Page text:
2. Beck AT, editor. The cognitive therapy of depression. In: Beck AT, editor. Cognitive therapy and the emotional disorders. New York: International Universities Press; 1976:263-71.
  3. Beck AT, Rush AJ, Shaw BF, Emery G, editors. Depressogenic assumptions. In: Beck AT, Rush AJ, Shaw BF, Emery G, editors. Cognitive therapy of depression. New York: Guilford Press; 1979: 244-71.
  4. Liu YL. The role of perceived social support and dysfunctional attitudes in predicting Taiwanese adolescents’ depressive tendency. Adolescence 2002;37:823-34.
  5. Abela JR, D’Alessandro DU. Beck’s cognitive theory of depression: a test of the diathesis-stress and causal mediation components. Br J Clin Psychol 2002;41:111-28.
  6. Klocek JW, Oliver JM, Ross MJ. The role of dysfunctional attitudes, negative life events, and social support in the prediction of depressive dysphoria: A prospective longitudinal study. Soc Behav Pers 1997;25:123-36.
  7. Riso LP, du Toit PL, Blandino JA, Penna S, Duin JS, Pacoe EM, et al. Cognitive aspects of chronic depression. J Abnorm Psychol 2003;112:72-80.
  8. Wong DF, Sun SY, Tse J, Wong F. Evaluating the outcomes of a cognitive-behavioral group intervention model for persons at risk of developing mental health problems in Hong Kong: A pretest-posttest study. Res Soc Work Pract 2002;12:534-45.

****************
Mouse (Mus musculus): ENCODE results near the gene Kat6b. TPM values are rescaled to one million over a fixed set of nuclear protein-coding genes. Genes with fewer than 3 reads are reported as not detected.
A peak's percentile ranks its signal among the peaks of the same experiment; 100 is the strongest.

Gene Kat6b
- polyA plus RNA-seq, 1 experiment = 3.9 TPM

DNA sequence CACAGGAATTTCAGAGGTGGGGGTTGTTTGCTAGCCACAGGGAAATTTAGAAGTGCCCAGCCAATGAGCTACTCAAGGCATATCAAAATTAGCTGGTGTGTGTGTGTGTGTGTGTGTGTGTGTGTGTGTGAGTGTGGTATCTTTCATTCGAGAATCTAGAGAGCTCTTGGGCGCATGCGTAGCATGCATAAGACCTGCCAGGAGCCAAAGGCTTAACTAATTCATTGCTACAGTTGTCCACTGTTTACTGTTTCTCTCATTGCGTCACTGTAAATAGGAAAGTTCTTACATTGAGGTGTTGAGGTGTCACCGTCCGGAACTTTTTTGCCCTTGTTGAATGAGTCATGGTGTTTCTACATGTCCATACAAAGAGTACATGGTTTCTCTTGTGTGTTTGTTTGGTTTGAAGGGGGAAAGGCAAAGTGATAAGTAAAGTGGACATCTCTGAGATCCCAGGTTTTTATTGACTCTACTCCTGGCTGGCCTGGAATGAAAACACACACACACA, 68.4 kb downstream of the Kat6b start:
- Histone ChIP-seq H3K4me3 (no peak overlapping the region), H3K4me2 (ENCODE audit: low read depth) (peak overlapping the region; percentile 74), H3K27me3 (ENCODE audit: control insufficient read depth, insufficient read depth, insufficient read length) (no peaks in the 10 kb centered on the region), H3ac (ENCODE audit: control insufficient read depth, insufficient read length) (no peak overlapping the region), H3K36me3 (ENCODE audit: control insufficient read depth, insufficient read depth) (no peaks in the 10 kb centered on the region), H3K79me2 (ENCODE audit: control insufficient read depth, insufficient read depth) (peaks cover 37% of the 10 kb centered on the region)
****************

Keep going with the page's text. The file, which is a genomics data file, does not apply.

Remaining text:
9. Selltiz C, Wrightsman LS, Cook SW, editors. Research design: I — exploratory & descriptive studies. In: Selltiz C, Wrightsman LS, Cook SW, editors. Research methods in social relations. 3rd ed. New York: Holt, Rinehart and Winston; 1976: 49-78.
  10. Diagnostic and statistical manual of mental disorders: DSM-IV. 4th ed. Washington, DC: American Psychiatric Association; 1994.
  11. 1 Hu HC. The Chinese concept of ‘face’. Am Anthropol 1944;46:45-64.
  12. Beck AT, Brown G, Steer RA, Weissman AN. Factor analysis of the Dysfunctional Attitude Scale in a clinical population. Psychol Assess 1991;3:478-83.
  13. Cane DB, Olinger LJ, Gotlib IH, Kuiper NA. Factor structure of the Dysfunctional Attitude Scale in a student population. J Clin Psychol 1986;42:307-9.
  14. Power MJ, Katz R, McGuffin P, Duggan CF, Lam D, Beck AT. The Dysfunctional Attitude Scale (DAS): a comparison of forms A and B and proposals for a new subscaled version. J Res Pers 1994;28:263-76.
  15. Kendall PC, Howard BL, Hays RC. Self-referent speech and psychopathology: the balance of positive and negative thinking. Cognit Ther Res 1989;13:583-98.
  16. Ingram RE, Slater MA, Atkinson JH, Scott W. Positive automatic cognition in major affective disorder. Psychol Assess 1990;2:209-11.